Analyzing Full Tilt Poker's Legal Woes
Full Tilt Poker has seemed to be under assault lately, making the news for two potential legal issues. It has been enough for some players to wonder whether their money is safe on the world's second-largest poker site.
Taking a closer look at the issues, one appears to be a joke while the other, though potentially very serious, really is too premature to call an issue.
The Kentucky case is an example of lawyers working on a contingency fee trying another avenue for their big score because their attempt to seize Internet gambling domain names isn't going as planned. Full Tilt is being singled out in the case because Pocket Kings Ltd is the only company specifically named in the suit.
However, Kentucky attorneys plan on including the companies behind all of the 141 domain names they attempted to seize. That is who is included in "unknown defendants." The commonwealth's attorneys just don't know who to go after as operators of the other sites. They happened to know to go after Pocket Kings because of civil lawsuits against Full Tilt in other jurisdictions. Kentucky lawyers have asked for leave of court for a discovery period to ascertain the identities of the other defendants.
Regardless of how many defendants commonwealth attorneys can identify, the lawsuit is a stretch to say the least. The lawsuit is based on an antiquated Kentucky law that states that, in cases of illegal gambling, a third party can sue on behalf of the loser to recover triple the amount that was lost. But Kentucky residents didn't lose any bets or hands to Full Tilt or another site. Poker is a person-to-person game, and any hands lost were to other individuals. The poker sites provide only a service and venue on which to play.
The Franklin Circuit Court in which the lawsuit was filed and its Judge Thomas Wingate already showed bias in approving the seizure, which was later overturned by the Kentucky Court of Appeals, so it's possible this case gains traction no matter how frivolous. However, judges don't like to have their rulings overturned so Wingate might be hesitant to advance another highly questionable Internet gambling case.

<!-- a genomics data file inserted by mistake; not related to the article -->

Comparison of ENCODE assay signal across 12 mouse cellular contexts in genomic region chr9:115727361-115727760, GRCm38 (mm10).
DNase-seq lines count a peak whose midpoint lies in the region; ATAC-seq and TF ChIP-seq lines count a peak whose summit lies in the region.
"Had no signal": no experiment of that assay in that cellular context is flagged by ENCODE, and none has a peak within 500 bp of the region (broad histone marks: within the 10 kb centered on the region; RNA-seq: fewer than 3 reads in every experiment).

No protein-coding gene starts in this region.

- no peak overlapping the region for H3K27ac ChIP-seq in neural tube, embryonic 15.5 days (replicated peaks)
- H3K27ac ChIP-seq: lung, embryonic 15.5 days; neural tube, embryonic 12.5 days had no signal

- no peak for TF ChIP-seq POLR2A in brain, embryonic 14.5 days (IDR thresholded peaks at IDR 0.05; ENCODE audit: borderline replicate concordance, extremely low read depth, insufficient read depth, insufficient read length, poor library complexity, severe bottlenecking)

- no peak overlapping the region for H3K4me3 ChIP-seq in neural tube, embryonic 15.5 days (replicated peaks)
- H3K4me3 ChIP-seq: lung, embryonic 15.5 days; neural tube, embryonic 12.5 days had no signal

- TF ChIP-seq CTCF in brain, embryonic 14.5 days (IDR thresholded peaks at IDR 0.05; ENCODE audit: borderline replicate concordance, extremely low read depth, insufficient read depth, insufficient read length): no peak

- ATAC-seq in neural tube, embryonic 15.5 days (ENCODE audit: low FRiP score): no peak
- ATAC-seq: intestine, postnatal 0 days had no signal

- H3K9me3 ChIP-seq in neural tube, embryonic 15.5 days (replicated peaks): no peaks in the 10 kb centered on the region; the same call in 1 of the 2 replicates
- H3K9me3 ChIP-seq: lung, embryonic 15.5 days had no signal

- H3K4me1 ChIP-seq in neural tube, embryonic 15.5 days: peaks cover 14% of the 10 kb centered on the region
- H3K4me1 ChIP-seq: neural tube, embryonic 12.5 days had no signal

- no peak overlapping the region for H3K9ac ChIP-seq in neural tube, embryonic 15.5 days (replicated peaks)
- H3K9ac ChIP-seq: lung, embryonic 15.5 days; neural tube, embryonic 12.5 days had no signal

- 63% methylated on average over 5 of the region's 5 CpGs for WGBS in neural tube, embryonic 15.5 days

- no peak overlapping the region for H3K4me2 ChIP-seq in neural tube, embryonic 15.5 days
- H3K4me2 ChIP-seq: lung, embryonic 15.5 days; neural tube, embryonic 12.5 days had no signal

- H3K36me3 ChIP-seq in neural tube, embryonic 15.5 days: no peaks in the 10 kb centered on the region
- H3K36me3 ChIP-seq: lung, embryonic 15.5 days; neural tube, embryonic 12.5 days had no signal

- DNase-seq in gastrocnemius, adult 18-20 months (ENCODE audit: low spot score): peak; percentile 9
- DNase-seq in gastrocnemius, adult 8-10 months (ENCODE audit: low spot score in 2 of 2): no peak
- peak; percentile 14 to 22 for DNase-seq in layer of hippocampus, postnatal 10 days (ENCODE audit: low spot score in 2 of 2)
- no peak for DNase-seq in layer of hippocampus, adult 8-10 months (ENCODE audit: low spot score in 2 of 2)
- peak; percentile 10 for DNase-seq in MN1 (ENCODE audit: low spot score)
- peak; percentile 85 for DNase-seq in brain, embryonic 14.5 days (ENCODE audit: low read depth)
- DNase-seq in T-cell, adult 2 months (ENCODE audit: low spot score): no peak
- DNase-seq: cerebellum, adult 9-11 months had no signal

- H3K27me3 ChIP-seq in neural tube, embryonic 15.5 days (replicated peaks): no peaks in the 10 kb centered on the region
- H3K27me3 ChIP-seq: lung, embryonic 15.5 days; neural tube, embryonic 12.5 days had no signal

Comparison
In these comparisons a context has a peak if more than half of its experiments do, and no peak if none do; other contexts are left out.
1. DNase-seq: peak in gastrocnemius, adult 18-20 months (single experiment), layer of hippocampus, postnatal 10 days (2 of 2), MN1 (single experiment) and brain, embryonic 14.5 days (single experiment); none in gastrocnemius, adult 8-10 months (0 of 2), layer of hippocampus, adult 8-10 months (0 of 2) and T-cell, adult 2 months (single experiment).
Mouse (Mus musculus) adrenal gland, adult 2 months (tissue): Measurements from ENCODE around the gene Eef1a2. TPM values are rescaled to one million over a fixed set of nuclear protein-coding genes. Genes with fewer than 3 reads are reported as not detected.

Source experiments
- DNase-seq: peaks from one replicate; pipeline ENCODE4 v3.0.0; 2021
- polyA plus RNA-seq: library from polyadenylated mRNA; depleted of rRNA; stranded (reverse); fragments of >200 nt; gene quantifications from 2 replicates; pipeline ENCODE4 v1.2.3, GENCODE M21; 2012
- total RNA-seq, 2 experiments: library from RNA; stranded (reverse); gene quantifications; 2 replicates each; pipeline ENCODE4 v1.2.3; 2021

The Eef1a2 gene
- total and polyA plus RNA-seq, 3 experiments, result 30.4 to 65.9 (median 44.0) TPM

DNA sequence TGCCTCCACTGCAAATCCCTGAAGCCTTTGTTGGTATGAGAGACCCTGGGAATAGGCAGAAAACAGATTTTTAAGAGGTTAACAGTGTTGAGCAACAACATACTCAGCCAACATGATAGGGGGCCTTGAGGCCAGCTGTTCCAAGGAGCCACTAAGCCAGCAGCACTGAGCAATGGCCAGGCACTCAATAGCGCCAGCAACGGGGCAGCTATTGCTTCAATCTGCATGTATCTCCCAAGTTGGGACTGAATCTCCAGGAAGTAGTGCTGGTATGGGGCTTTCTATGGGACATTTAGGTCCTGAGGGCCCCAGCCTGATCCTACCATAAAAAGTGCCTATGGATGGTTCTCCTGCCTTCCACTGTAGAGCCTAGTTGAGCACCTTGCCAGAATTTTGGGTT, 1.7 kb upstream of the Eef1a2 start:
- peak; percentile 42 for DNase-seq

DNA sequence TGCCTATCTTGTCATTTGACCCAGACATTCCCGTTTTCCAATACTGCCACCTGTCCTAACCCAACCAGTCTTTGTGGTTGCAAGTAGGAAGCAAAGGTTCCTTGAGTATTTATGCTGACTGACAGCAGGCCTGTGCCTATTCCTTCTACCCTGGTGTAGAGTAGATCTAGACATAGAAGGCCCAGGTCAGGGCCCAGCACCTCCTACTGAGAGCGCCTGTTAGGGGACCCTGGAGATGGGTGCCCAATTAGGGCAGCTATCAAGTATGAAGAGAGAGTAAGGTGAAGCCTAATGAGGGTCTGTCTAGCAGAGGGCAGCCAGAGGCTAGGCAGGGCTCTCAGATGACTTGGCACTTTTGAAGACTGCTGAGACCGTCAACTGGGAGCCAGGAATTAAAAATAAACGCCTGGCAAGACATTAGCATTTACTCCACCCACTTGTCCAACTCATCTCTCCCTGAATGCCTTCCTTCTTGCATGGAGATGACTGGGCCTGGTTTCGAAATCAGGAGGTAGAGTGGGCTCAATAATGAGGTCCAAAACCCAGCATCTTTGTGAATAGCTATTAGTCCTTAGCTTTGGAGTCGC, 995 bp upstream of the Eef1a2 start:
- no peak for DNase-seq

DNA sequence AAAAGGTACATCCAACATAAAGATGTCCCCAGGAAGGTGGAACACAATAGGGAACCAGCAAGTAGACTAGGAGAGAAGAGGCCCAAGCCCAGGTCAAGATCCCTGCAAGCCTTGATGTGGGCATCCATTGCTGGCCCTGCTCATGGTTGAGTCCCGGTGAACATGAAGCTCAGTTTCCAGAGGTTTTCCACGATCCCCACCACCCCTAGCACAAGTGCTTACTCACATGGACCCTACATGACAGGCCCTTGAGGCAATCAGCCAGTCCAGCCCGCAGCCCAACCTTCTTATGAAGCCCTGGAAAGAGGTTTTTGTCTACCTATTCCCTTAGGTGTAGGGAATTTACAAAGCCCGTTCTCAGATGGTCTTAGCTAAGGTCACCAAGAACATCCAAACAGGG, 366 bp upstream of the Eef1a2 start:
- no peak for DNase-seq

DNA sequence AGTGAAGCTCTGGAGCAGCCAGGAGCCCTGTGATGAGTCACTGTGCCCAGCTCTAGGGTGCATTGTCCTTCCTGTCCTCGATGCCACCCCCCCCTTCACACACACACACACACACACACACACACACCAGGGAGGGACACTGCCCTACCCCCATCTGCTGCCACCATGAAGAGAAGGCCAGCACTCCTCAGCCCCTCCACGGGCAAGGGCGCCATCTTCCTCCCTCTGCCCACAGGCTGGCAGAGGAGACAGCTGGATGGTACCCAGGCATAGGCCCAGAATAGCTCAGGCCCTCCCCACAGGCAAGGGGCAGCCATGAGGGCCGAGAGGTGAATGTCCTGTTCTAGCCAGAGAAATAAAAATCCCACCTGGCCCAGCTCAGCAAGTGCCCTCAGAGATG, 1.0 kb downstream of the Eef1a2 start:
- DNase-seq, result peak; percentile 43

News of a possible grand jury investigation of Full Tilt Poker is potentially much more serious, but only potentially because nothing official has actually happened. The Financial Times is the only major media outlet to report of this possible grand jury investigation. That's not to say the story is false. The Financial Times is a respected international newspaper, the equivalent of The Wall Street Journal in the U.S.
Grand jury investigations are sealed, and anyone who leaked word of an investigation to the Financial Times was breaking the law. The Department of Justice attorneys in Manhattan are the best of the best, and not people anyone wants to go up against. However, assuming that the Financial Times was correct about an ongoing investigation, it would still be unclear how far along that investigation would be. Grand jury investigations are like a pretrial. A jury of between 16 to 23 individuals hears evidence and sees witnesses presented by the prosecutor, then the court requires that 12 of the jurors find probable cause that a crime was committed before indictments are issued.
For poker players on Full Tilt, a possible federal grand jury investigation is reason for concern but certainly not for panic. If indictments come down, the burden would be on the prosecutor to turn "probable cause" to "beyond a reasonable doubt," but the Manhattan federal prosecutors are not to be taken lightly.
For now, it's too early to worry about because nothing has actually happened. Play on Full Tilt goes on as usual.
We'll be following both of these matters closely and will bring you any breaking news as it comes. Follow us on Twitter for up-to-the-minute news.